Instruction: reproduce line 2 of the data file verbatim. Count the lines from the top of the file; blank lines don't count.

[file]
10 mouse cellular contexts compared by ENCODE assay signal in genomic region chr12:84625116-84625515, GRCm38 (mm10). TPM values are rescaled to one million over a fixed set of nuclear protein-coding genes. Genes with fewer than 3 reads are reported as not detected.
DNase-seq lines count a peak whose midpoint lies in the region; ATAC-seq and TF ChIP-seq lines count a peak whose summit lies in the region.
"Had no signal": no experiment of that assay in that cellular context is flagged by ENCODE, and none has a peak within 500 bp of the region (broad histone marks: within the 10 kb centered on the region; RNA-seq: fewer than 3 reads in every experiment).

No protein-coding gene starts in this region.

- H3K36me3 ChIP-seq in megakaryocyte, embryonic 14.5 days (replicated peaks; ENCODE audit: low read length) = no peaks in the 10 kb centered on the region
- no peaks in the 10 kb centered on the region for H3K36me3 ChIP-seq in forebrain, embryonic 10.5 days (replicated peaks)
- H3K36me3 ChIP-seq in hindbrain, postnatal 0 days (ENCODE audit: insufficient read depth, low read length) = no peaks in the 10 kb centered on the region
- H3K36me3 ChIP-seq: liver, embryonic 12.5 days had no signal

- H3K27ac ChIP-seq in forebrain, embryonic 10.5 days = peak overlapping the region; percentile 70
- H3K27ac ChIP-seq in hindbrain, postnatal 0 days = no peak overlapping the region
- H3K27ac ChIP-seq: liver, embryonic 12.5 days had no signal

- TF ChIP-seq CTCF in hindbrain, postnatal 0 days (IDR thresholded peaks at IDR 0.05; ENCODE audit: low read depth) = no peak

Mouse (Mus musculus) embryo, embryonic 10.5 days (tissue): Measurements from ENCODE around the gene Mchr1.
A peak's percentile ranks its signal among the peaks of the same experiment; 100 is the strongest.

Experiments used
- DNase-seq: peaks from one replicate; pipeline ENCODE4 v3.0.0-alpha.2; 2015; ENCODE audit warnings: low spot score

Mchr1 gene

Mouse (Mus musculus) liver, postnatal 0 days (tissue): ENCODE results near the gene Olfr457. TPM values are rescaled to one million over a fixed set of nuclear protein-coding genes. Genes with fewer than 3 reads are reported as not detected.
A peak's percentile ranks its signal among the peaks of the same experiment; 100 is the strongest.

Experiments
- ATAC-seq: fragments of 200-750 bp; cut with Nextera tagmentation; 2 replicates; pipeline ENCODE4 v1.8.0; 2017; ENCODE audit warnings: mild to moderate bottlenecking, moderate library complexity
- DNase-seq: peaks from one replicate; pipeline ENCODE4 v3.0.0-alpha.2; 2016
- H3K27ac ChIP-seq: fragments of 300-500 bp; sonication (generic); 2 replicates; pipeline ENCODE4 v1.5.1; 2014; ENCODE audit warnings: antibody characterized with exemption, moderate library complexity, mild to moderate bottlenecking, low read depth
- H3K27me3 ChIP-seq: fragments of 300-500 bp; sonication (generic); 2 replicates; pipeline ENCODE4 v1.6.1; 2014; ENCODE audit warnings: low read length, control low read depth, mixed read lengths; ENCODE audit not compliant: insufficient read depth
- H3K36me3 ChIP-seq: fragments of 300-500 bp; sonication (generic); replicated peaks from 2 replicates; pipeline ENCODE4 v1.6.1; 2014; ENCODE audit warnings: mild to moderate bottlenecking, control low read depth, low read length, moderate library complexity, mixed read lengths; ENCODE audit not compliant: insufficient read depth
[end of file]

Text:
DNase-seq lines count a peak whose midpoint lies in the region; ATAC-seq and TF ChIP-seq lines count a peak whose summit lies in the region.